The end of a year is a good time to pause, reflect and think anew – especially in the world of supply chain and procurement where leaders are under growing pressure to broaden and deepen their knowledge.
To that end, here are seven books that may help stimulate, in the words of Agatha Christie’s fictional detective Hercule Poirot, the “little grey cells”. (In reality, if Poirot’s brain cells were grey, he would actually be dead but you get the point.)
1. Too many CPOs still spend their working lives in a silo. This doesn’t do them or their companies any good, as Heidi K. Gardner illustrates in Smart Collaboration: How Professionals And Their Firms Succeed By Breaking Down Silos. Making a compelling business case for collaboration, she also explores the barriers that must be overcome – lack of trust, the costs of coordination, and company politics. Yet the best line in the book belongs to Benjamin Franklin: “We must, indeed, all hang together, or most assuredly we shall hang separately.”
2. Don’t let the corny acronym LIVING (Live, Intelligent, Velocity, Interactive, Networked, and Good) in the title of The Living Supply Chain: The Evolving Imperative Of Operating In Real Time (2017) put you off. Robert Handfield and Tom Linton’s book is an entertaining, wide-ranging and provocative exploration of the future of supply chains that dwells on blockchain, inventory and wildebeests. The book’s core message, Linton says, can be distilled into two words: “Speed wins”.
3. Kevin Kelly, who revels in the job title of senior maverick at Wired magazine, is just as forthright as Linton in The Inevitable: Understanding The 12 Technological Forces That Will Shape Our Future, but is fond of soaring rhetorical sentences such as: “People of the Book favor solutions by laws, while People of the Screen favor technology as a solution to all problems.” Kelly has been working his beat so long that his insights into everything from the cognification of our surroundings (where the physical world responds and adapts to our wishes) and the rise of AI are always enlightening.
4. Brian Merchant’s The One Device: The Secret History of the iPhone is more grounded than Kelly’s narrative, suggesting that this apparently game-changing product was actually a collection of previous developments united in one cool, convenient package. Exploring the morality of owning an iPhone, Merchant tracks the gadget’s global supply chain from tin mines in Bolivia to the dumps in Kenya where discarded phones end up. A sobering read, Merchant’s book effectively reframes the question once asked by folk singer Pete Seeger: Is the life of a child worth less than the price of a pair of shoes?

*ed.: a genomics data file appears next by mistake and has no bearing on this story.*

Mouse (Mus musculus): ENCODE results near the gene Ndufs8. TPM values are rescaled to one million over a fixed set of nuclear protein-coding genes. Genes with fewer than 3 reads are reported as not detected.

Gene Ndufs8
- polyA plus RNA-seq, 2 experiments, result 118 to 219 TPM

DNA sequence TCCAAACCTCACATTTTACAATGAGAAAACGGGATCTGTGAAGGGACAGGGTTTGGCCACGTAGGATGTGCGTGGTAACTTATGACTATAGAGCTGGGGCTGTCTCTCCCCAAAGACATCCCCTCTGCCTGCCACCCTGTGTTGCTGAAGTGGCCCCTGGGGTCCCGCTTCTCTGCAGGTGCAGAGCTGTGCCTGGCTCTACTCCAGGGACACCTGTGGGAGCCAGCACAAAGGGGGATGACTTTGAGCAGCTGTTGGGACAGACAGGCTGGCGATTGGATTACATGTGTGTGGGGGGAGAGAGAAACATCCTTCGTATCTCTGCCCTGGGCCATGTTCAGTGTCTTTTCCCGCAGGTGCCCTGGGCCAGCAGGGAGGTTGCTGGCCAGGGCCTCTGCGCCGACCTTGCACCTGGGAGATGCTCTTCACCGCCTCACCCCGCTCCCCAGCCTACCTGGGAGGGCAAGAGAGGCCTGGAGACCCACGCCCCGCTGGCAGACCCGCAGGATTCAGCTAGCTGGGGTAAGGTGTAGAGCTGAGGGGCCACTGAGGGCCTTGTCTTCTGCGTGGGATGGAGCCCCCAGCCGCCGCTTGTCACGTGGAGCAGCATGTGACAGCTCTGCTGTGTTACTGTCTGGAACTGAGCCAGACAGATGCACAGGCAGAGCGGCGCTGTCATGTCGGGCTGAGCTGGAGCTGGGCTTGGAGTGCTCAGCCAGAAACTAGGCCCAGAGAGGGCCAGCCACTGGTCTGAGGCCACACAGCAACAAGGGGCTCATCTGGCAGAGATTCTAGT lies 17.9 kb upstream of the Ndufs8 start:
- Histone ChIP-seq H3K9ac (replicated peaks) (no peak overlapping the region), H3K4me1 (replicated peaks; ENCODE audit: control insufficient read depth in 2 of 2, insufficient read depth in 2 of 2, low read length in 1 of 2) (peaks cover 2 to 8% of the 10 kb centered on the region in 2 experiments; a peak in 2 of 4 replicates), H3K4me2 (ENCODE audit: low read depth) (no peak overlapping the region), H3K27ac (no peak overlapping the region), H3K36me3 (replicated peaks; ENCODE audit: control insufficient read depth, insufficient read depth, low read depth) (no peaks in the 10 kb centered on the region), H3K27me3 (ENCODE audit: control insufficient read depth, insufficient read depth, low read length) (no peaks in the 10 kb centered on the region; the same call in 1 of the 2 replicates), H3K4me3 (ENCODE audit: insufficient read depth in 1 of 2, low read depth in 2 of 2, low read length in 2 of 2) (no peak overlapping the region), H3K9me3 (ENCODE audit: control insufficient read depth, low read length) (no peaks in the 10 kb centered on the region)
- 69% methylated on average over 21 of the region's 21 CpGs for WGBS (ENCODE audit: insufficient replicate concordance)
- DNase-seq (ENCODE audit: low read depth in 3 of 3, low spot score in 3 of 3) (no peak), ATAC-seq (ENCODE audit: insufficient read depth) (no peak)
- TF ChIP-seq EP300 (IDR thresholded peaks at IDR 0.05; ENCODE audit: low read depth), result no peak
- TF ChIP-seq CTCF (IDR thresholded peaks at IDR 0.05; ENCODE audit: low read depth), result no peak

5. Whether technology is moral or not, it is still changing the world – and business – in ways we are barely aware of, as Andrew McAfee and Erik Brynjolfsson show in fascinating detail in Machine, Platform, Crowd: Harnessing Our Digital Future. As James Surowiecki, who covers finance for New Yorker, noted: “The authors raise an especially interesting question – if so-called sharing platforms massively increase the degree to which assets, such as cars, are shared (thereby reducing the number of cars that are individually owned) what happens to the companies that make the cars and have built entire business models around the idea of individuals owning them?”
6. Exploring a future that never quite materialised, John Grindrod’s book Concretopia: A Journey Around The Rebuilding Of Britain does two things brilliantly: it details the failure of urban post-war planning to create a new Britain and sheds light on the factors that have made public sector procurement in this country so difficult. Time after time in Grindrod’s narrative, visionary schemes are undermined by budget cuts, changing political priorities and the hubris of ministers, council leaders and architects. Ironically, a more participatory, consultative approach to urban development has made it harder to innovate.
7. Consultation played no part in the US government’s botched reconstruction of Iraq and, as Rajiv Chandrasekaran’s Imperial Life In the Emerald City (2008) makes horrifically clear, procurement must share the blame. At one point, six young American volunteers, with no relevant management experience, controlled the Coalition Provisional Authority’s $13bn budget to rebuild the war-torn country. The aide in charge of drafting the Iraqi capital’s new traffic code simply downloaded Maryland’s regulations and copied them. Chandrasekaran captures how badly awry procurement goes when those in charge are so completely disconnected from their customers – in this case, the Iraqi people.